First place of the 2007 Housing Competition
Project by: Eduardo McIntosh


Housing, like the majority of architectural genres, has always been a permanent construction attached to the ground for long-term residence. This project explores the possibility of creating a nomadic type of dwelling that should be seen as an industrial product rather than architecture.

In the 1960’s, Archigram designed a ‘Walking City’ in which an entire community could move from one place to another. Although a very innovative concept, it has been proven to be economically and technologically unfeasible over the last 50 years. ‘Capitalist Symbiosis’ is a small scale version of Archigram’s utopian vision, a small inhabitable transportation unit for the global resident. It is consumer product, just like ipods, laptops, and mobile phones.

In 1984, William Gibson envisioned in his cyberpunk novel ‘Neuromancer’ a world in which the boundaries and interactions between men and machine will blur, thus making it impossible to tell them apart. He described a world not far from ours, in which humans would only need minimal dwelling space, and in which virtual reality would provide an unlimited amount of space; the only traditional aspect of this proposal would be to provide shelter from the natural elements.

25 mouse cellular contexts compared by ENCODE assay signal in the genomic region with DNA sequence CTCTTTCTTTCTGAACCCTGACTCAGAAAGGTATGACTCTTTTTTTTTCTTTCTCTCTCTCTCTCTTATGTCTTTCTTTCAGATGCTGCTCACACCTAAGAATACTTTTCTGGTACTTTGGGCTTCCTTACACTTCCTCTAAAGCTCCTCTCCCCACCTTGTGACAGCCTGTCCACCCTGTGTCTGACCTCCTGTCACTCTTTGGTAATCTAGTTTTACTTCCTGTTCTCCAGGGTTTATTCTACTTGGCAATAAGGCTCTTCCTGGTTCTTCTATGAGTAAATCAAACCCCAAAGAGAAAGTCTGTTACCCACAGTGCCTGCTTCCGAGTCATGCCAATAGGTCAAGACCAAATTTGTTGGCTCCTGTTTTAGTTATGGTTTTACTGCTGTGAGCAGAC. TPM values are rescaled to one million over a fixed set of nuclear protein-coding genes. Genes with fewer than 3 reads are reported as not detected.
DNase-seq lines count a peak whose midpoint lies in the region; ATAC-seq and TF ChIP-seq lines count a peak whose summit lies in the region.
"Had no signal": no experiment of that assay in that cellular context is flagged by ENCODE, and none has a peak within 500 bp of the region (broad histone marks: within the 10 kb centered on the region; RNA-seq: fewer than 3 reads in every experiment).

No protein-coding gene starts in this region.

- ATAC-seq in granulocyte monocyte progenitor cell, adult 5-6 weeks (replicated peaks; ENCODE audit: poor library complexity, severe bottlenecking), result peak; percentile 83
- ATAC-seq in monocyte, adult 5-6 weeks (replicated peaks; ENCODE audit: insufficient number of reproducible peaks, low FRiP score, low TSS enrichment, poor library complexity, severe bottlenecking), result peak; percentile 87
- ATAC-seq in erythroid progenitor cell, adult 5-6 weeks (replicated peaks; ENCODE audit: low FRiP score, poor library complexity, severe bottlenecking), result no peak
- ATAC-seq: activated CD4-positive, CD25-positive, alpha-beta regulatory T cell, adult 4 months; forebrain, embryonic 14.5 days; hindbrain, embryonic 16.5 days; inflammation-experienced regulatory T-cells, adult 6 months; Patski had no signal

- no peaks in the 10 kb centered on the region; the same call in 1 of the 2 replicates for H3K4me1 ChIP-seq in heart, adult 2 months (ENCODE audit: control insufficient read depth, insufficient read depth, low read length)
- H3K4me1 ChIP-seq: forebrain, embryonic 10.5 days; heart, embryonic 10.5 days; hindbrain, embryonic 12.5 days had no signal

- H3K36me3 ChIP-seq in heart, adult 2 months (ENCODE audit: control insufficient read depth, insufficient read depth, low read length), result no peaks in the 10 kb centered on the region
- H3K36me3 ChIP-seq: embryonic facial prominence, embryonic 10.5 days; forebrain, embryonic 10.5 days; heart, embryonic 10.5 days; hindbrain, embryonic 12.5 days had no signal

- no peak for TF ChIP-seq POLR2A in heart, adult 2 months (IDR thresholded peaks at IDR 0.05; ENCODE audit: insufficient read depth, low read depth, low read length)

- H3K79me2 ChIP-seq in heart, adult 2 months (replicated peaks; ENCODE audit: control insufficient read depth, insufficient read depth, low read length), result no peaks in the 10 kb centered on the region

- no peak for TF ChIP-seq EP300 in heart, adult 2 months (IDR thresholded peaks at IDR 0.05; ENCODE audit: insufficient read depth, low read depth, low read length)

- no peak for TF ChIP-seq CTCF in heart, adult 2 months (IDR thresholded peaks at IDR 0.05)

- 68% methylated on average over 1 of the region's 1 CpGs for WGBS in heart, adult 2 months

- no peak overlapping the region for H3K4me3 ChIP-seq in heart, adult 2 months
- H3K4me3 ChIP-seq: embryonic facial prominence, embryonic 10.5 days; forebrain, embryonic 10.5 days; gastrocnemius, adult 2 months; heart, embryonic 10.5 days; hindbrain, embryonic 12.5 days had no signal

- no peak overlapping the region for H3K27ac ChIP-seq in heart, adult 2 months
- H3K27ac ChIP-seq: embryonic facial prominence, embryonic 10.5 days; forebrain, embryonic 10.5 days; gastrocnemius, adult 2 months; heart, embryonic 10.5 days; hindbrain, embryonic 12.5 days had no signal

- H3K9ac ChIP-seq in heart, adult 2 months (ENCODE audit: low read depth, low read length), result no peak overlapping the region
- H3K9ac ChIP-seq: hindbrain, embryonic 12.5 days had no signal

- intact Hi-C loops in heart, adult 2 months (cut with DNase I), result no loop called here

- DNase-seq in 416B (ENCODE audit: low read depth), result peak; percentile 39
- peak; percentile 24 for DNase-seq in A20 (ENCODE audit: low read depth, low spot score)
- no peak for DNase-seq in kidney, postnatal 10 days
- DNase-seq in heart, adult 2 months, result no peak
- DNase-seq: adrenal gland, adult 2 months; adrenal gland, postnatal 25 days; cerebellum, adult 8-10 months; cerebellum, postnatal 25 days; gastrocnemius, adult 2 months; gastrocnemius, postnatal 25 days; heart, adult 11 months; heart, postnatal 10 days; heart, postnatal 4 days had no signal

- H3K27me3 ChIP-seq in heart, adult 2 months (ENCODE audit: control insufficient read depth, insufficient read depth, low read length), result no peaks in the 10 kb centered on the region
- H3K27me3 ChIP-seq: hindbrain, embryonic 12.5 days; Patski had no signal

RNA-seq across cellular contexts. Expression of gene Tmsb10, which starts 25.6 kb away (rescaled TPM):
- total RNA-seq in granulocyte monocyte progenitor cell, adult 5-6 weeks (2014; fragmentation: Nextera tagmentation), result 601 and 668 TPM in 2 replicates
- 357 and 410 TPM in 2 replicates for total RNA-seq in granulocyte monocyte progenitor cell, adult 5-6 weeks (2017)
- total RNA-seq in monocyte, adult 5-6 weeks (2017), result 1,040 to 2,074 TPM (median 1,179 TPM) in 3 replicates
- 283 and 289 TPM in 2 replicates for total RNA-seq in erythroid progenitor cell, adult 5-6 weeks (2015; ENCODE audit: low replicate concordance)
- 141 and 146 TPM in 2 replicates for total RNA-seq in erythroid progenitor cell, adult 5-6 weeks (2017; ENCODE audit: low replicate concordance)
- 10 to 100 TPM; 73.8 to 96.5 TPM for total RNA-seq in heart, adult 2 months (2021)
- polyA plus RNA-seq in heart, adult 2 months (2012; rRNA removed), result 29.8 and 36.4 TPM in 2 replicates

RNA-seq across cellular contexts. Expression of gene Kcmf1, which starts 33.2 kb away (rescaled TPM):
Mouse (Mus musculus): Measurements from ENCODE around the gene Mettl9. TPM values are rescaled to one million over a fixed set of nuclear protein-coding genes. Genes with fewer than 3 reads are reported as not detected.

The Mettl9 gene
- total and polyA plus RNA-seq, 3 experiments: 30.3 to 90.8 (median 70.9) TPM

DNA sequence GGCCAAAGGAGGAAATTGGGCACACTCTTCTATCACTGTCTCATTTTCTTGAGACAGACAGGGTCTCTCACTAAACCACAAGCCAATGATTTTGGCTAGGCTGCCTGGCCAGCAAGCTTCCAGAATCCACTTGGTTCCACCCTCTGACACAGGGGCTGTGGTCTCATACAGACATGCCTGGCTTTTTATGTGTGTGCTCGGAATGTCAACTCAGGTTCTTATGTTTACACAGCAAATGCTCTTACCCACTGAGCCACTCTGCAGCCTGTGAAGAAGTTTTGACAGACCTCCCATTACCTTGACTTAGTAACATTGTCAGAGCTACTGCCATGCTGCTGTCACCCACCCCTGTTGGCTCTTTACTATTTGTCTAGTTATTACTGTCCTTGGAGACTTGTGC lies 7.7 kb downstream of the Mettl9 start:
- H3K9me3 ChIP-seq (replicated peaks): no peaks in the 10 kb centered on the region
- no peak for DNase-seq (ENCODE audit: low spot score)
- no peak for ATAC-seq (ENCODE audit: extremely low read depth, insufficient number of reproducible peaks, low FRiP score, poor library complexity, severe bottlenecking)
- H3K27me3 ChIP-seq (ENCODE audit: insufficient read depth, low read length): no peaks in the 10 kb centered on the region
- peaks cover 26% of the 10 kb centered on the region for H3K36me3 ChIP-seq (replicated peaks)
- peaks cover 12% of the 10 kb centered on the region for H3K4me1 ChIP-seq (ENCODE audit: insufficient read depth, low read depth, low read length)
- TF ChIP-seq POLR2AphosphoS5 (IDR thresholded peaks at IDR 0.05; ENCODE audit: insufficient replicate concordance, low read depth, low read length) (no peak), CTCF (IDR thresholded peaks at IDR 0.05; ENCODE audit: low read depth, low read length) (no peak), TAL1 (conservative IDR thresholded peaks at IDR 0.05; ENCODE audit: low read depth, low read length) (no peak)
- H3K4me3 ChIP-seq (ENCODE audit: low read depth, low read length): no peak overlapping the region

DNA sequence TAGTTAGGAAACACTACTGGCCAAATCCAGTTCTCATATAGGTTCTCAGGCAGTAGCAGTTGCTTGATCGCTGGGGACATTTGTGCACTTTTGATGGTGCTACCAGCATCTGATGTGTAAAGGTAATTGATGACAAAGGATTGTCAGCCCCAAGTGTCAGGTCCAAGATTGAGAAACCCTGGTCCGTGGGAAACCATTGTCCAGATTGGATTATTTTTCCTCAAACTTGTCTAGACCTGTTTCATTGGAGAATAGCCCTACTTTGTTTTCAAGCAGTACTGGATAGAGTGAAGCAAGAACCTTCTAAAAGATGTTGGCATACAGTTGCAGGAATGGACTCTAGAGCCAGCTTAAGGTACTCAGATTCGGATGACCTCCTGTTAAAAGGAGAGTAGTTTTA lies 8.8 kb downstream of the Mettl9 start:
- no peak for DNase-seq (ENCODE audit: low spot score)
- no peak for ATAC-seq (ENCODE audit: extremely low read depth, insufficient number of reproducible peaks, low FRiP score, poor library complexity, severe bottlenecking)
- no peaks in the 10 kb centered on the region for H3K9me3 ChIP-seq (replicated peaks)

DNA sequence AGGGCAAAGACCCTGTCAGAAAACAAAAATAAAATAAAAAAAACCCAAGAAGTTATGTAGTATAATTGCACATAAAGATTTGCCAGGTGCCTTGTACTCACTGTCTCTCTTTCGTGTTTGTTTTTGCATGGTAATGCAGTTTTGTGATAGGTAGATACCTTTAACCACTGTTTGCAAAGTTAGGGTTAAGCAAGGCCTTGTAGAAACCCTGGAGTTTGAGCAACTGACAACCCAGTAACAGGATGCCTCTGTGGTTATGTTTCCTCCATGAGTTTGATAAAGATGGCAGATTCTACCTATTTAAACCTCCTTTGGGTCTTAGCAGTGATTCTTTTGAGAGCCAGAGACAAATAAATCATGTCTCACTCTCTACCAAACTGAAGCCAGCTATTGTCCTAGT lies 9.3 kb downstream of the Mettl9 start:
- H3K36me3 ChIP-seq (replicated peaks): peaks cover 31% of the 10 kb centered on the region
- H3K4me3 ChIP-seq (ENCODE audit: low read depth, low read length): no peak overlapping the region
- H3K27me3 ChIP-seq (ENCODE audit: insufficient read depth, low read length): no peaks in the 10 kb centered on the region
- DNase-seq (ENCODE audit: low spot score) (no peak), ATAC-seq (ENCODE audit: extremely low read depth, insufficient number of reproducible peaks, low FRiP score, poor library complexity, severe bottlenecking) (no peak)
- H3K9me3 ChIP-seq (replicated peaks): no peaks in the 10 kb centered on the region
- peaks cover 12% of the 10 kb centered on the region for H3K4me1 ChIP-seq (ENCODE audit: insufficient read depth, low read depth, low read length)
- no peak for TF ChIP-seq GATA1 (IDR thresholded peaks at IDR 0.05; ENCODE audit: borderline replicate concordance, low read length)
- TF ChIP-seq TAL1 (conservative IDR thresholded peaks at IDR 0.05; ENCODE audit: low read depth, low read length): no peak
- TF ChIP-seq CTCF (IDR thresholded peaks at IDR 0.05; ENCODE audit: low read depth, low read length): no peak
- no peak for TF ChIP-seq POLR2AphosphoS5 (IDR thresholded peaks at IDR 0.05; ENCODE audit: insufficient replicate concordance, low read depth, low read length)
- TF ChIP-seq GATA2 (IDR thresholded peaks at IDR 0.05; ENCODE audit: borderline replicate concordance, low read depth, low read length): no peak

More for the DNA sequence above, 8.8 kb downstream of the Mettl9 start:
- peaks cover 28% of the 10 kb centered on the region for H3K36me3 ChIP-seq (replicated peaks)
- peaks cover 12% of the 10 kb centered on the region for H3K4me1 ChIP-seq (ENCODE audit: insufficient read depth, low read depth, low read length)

The aim of this scheme is to design a mobile structure that could continuously modify the urban configuration of a specific site. It could be seen as a benign parasite that will transform and enrich the city through consumer demand.

The first of two different projects is a summer bungalow that plugs into the sides of a modified robotic pier. The main goal is the creation of new programmatic opportunities through the interaction of the bungalow and the pier itself. There is a reconfiguration of the tectonic qualities of the host by the insertion of the guest.


The second proposal is a highly flexible living unit that nests into the left-over areas of the urban configuration of Coney Island in New York City, a former tourist destination which now hosts innumerable and seemingly incompatible realities. From Little Odessa with the Russian mafia, to the beach, piers, amusement park, and boardwalk, this neighborhood is the perfect playground for a new type of structure. We describe it as the colonization of Coney Island’s crevices by parasitic units aided by technology and driven by consumer demand.

Housing becomes the ultimate appliance and provides the owner the ability to reshape the environment. The constituent materials for this sporadic urban growth would be provided by private corporations in exchange for advertising. Eventually, this new type of dwelling would play different roles; the inside would be a private virtual space, while the exterior would continuously interact and modify its host. 





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